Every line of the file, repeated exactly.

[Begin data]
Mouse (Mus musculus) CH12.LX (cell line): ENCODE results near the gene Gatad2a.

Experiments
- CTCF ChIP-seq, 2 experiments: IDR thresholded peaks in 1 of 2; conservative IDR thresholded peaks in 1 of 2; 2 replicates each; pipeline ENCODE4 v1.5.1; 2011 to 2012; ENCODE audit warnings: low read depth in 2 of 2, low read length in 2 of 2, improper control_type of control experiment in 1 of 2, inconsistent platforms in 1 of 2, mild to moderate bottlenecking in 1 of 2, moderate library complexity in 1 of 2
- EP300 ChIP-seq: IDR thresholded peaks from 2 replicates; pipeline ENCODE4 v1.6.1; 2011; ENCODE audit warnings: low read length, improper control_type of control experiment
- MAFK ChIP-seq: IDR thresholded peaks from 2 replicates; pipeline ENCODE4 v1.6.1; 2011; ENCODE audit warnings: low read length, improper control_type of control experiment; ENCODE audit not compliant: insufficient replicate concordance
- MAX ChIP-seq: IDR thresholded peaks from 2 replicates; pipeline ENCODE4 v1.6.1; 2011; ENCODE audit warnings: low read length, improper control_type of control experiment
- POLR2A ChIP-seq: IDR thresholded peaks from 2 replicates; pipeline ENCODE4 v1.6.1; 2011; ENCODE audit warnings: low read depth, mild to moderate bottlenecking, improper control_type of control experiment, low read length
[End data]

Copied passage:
Mouse (Mus musculus) CH12.LX (cell line): ENCODE results near the gene Gatad2a.

Experiments
- CTCF ChIP-seq, 2 experiments: IDR thresholded peaks in 1 of 2; conservative IDR thresholded peaks in 1 of 2; 2 replicates each; pipeline ENCODE4 v1.5.1; 2011 to 2012; ENCODE audit warnings: low read depth in 2 of 2, low read length in 2 of 2, improper control_type of control experiment in 1 of 2, inconsistent platforms in 1 of 2, mild to moderate bottlenecking in 1 of 2, moderate library complexity in 1 of 2
- EP300 ChIP-seq: IDR thresholded peaks from 2 replicates; pipeline ENCODE4 v1.6.1; 2011; ENCODE audit warnings: low read length, improper control_type of control experiment
- MAFK ChIP-seq: IDR thresholded peaks from 2 replicates; pipeline ENCODE4 v1.6.1; 2011; ENCODE audit warnings: low read length, improper control_type of control experiment; ENCODE audit not compliant: insufficient replicate concordance
- MAX ChIP-seq: IDR thresholded peaks from 2 replicates; pipeline ENCODE4 v1.6.1; 2011; ENCODE audit warnings: low read length, improper control_type of control experiment
- POLR2A ChIP-seq: IDR thresholded peaks from 2 replicates; pipeline ENCODE4 v1.6.1; 2011; ENCODE audit warnings: low read depth, mild to moderate bottlenecking, improper control_type of control experiment, low read length